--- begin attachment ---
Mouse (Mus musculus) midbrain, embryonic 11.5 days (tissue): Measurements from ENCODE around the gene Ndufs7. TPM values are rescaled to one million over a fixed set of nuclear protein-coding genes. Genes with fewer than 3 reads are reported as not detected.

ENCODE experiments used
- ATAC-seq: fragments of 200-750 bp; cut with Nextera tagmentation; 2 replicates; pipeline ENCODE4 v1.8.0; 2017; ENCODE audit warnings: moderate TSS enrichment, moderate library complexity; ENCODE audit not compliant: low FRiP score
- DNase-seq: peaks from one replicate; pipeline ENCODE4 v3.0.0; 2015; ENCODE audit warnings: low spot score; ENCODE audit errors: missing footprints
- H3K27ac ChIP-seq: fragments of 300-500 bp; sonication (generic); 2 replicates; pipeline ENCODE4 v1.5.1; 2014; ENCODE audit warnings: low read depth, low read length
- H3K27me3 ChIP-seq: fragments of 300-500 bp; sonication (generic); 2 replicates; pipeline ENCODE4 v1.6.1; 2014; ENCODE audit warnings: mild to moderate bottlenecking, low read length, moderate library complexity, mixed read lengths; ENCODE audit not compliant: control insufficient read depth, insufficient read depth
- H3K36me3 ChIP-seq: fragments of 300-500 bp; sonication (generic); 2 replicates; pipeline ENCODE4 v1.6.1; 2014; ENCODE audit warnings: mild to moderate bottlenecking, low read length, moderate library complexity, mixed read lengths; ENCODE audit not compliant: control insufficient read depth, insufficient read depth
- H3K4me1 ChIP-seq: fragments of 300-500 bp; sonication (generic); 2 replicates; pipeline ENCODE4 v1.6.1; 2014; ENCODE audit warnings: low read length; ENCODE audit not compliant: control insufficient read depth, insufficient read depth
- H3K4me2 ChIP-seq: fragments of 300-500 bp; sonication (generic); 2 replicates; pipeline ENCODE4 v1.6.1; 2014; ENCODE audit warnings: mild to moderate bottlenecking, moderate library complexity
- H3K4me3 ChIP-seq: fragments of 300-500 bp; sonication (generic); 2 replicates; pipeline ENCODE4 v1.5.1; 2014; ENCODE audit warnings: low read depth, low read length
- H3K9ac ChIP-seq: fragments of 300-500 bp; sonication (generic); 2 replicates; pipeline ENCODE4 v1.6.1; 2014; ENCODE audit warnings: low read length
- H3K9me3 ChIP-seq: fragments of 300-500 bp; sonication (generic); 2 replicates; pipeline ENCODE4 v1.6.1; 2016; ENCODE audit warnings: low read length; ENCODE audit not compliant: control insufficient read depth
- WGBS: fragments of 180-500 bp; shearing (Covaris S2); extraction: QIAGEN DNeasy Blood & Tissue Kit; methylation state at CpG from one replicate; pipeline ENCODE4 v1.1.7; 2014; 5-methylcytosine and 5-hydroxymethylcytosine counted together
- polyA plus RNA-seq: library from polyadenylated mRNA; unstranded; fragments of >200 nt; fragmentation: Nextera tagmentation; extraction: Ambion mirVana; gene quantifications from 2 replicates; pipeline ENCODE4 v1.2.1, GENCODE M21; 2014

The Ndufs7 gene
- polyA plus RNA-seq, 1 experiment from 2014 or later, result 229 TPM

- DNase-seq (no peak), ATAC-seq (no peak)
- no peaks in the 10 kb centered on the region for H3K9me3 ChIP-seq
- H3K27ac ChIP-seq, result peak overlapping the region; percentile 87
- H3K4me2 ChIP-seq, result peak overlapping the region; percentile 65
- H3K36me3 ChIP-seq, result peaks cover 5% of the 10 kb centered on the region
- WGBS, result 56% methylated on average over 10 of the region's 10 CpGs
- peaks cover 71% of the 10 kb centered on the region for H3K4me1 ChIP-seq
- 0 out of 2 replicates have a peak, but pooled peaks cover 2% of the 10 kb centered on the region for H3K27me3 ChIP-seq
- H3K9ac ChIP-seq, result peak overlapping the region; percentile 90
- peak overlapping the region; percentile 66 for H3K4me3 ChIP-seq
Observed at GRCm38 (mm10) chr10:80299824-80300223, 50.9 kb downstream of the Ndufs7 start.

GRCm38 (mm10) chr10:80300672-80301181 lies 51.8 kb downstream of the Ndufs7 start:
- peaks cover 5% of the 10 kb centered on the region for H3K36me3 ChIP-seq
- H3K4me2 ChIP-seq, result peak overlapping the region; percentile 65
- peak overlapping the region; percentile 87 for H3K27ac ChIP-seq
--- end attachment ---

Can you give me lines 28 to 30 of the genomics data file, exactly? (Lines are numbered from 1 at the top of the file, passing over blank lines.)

GRCm38 (mm10) chr10:80300672-80301181 lies 51.8 kb downstream of the Ndufs7 start:
- peaks cover 5% of the 10 kb centered on the region for H3K36me3 ChIP-seq
- H3K4me2 ChIP-seq, result peak overlapping the region; percentile 65